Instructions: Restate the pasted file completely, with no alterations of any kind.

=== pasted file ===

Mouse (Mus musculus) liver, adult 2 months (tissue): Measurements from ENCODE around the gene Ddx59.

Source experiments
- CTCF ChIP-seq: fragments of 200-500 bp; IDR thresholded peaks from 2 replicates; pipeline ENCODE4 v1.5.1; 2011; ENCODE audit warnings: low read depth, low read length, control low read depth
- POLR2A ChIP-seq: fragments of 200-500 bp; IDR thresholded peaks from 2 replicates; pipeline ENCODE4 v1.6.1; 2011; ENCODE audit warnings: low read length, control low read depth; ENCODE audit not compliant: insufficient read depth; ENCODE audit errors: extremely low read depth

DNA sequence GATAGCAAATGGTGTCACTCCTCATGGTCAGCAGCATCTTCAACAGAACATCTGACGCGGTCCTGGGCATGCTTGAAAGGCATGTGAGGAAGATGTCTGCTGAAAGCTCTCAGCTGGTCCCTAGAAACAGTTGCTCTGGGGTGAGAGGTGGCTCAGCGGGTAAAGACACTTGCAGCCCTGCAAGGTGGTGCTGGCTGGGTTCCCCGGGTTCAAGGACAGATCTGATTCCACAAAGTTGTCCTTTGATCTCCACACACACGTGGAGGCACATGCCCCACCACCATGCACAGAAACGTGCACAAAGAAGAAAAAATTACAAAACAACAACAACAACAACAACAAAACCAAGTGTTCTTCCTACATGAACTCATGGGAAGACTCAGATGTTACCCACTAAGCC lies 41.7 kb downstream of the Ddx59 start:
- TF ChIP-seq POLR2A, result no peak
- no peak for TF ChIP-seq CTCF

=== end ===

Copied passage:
Mouse (Mus musculus) liver, adult 2 months (tissue): Measurements from ENCODE around the gene Ddx59.

Source experiments
- CTCF ChIP-seq: fragments of 200-500 bp; IDR thresholded peaks from 2 replicates; pipeline ENCODE4 v1.5.1; 2011; ENCODE audit warnings: low read depth, low read length, control low read depth
- POLR2A ChIP-seq: fragments of 200-500 bp; IDR thresholded peaks from 2 replicates; pipeline ENCODE4 v1.6.1; 2011; ENCODE audit warnings: low read length, control low read depth; ENCODE audit not compliant: insufficient read depth; ENCODE audit errors: extremely low read depth

DNA sequence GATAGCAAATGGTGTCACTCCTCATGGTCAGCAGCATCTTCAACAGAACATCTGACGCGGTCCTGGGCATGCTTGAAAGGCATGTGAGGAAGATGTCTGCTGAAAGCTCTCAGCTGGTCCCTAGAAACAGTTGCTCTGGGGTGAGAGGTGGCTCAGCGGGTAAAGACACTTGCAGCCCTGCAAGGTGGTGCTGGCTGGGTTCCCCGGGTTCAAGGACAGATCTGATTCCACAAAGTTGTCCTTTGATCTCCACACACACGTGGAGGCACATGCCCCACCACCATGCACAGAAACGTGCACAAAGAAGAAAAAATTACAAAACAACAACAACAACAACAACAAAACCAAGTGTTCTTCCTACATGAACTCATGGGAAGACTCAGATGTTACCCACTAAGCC lies 41.7 kb downstream of the Ddx59 start:
- TF ChIP-seq POLR2A, result no peak
- no peak for TF ChIP-seq CTCF